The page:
1. Cigarettes After Sex Cigarettes After Sex (Partisan) So slow and sensual that the Texan band’s gigs attracted legions of, er, “necking” couples. Heavens, it’s good though, with Greg Gonzalez’s androgynous voice the wonder of the year.
2. Real Estate In Mind (Domino) The New Jersey band’s first since guitarist Matt Mondanile departed was also their finest work to date: wide-eyed and magical pop at its best.
3. Eliza Carthy & The Wayward Band Big Machine (Topic) Eliza’s mash-up of traditional folk and pounding rock rhythms takes the breath away. Mrs Dyer The Baby Farmer, about the Victorian mass murderess, was also the year’s creepiest song…
4. Wolf Alice Visions Of A Life (Dirty Hit) If the Londoners’ 2015 debut My Love Is Cool was good this was a delight, Ellie Rowsell leaping from Cure-like whisper to punky scream.
5. Nick Heyward Woodland Echoes (Gladsome Hawk) Fantastic days were here again with Heyward’s most happy-go-lucky work since since Haircut 100, infused with the joy of music-making.
6. Nerina Pallot Stay Lucky (Idaho) Half-French, half-Indian Nerina is a songwriter of extraordinary skill. Juno, Man Didn’t Walk On The Moon and The Heart Is A Lonely Hunter are exquisite melodies Adele would kill for.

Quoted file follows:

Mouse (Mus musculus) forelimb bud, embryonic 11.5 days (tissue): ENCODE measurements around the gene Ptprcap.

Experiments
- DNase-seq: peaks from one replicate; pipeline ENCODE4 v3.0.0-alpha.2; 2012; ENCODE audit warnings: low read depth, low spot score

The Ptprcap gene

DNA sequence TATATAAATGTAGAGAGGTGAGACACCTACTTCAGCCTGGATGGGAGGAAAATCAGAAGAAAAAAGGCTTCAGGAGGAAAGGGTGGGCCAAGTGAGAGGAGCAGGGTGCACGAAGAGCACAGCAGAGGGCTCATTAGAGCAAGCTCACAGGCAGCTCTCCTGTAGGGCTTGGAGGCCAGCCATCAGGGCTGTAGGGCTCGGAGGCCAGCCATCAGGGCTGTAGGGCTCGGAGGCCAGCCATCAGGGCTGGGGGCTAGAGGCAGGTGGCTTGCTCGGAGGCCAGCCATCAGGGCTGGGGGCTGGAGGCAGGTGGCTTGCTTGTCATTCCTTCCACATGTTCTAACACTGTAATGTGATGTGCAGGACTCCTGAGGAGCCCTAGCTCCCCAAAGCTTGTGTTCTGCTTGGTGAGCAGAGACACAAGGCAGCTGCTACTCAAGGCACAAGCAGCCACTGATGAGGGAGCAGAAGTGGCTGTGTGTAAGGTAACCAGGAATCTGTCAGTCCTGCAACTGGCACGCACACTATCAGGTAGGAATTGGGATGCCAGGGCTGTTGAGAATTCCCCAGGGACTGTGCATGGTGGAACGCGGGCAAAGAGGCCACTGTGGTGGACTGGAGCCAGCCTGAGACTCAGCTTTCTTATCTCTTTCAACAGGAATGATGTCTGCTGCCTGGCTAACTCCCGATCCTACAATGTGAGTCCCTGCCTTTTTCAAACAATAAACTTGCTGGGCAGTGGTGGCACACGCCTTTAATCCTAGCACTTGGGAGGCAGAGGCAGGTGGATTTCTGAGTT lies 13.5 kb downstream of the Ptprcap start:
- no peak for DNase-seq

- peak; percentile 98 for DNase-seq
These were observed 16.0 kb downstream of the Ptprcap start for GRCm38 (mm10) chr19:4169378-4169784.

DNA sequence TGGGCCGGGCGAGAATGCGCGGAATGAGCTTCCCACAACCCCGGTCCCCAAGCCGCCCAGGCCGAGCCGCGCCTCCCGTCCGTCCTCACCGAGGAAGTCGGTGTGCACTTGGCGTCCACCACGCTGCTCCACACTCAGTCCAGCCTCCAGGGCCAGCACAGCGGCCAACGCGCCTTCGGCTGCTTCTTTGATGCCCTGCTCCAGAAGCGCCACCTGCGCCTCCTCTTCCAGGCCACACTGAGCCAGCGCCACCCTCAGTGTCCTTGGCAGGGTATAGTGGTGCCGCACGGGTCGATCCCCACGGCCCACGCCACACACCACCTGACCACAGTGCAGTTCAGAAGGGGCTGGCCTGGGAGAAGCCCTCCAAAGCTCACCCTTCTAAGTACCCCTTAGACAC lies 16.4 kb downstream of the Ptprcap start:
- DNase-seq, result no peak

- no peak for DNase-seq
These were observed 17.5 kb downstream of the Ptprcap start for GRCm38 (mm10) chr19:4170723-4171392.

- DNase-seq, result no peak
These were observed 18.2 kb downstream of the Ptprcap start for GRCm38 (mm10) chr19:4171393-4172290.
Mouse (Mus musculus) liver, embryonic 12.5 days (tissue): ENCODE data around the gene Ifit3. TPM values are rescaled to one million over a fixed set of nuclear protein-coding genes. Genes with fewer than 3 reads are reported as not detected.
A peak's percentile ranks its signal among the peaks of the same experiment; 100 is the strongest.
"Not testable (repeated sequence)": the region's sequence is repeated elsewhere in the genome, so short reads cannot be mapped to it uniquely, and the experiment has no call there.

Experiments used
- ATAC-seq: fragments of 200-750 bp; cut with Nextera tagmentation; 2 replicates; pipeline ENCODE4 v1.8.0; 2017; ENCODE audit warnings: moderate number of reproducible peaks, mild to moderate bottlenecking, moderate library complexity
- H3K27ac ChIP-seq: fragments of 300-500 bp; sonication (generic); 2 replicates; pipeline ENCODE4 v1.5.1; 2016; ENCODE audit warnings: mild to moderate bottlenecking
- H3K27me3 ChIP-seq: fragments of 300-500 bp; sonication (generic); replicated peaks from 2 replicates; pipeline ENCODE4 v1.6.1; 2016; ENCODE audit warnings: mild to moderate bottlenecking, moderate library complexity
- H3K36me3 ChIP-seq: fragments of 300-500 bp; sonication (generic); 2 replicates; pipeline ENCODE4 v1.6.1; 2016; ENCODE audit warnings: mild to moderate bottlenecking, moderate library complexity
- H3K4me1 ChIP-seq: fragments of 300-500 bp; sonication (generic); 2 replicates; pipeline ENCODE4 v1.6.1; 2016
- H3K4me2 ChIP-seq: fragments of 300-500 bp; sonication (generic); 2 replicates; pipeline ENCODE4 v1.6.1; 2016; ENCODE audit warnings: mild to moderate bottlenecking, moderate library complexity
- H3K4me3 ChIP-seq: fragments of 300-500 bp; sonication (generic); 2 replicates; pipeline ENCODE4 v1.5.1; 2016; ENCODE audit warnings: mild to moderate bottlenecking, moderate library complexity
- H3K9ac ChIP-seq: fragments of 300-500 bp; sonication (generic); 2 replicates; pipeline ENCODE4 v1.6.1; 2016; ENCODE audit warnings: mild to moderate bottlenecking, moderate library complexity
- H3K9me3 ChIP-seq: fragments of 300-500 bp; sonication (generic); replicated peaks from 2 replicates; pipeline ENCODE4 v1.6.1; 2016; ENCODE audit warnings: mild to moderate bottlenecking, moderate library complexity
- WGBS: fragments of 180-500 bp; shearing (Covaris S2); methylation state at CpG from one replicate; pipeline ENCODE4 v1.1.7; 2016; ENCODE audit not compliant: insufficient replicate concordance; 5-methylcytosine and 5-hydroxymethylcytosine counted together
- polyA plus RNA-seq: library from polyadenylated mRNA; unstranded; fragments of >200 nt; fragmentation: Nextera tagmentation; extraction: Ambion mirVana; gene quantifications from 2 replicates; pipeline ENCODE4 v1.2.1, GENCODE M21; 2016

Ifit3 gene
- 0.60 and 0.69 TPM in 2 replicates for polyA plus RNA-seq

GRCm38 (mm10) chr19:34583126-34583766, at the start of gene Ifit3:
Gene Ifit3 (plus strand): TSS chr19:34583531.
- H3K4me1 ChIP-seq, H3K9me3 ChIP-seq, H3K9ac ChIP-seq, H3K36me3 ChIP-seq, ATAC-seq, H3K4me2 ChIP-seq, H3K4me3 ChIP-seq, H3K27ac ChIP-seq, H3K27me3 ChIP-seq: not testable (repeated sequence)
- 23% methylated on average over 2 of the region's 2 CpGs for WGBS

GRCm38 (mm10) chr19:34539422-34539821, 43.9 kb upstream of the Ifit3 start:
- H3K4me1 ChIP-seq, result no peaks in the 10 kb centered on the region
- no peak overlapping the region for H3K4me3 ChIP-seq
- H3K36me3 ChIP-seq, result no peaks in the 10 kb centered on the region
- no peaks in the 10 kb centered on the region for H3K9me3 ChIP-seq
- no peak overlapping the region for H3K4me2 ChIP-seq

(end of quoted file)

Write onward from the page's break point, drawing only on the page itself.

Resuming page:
7. Lee Ann Womack The Lonely, The Lonesome & The Gone (ATO) Lee Ann peaks on Hollywood, about a cheating husband, the orchestral backing pure old film noir. Country for people who don’t line-dance.
8. Jaws Of Love Tasha Sits Close To The Piano (K Rizzla) With his dog on the piano pedals, Kelcey Ayer, from LA’s Local Natives, made the year’s most moving album. Wait till the cat gets involved…
9. Alison Krauss Windy City (Capitol) Losing You and River In The Rain are worth the price alone on this collection of covers by one of America’s purest female voices.
10. Chuck Berry Chuck (Decca) Proof that he could still rock as hard, but also a tender family affair with his sons and daughter Ingrid, Berry’s 20th album was a fitting farewel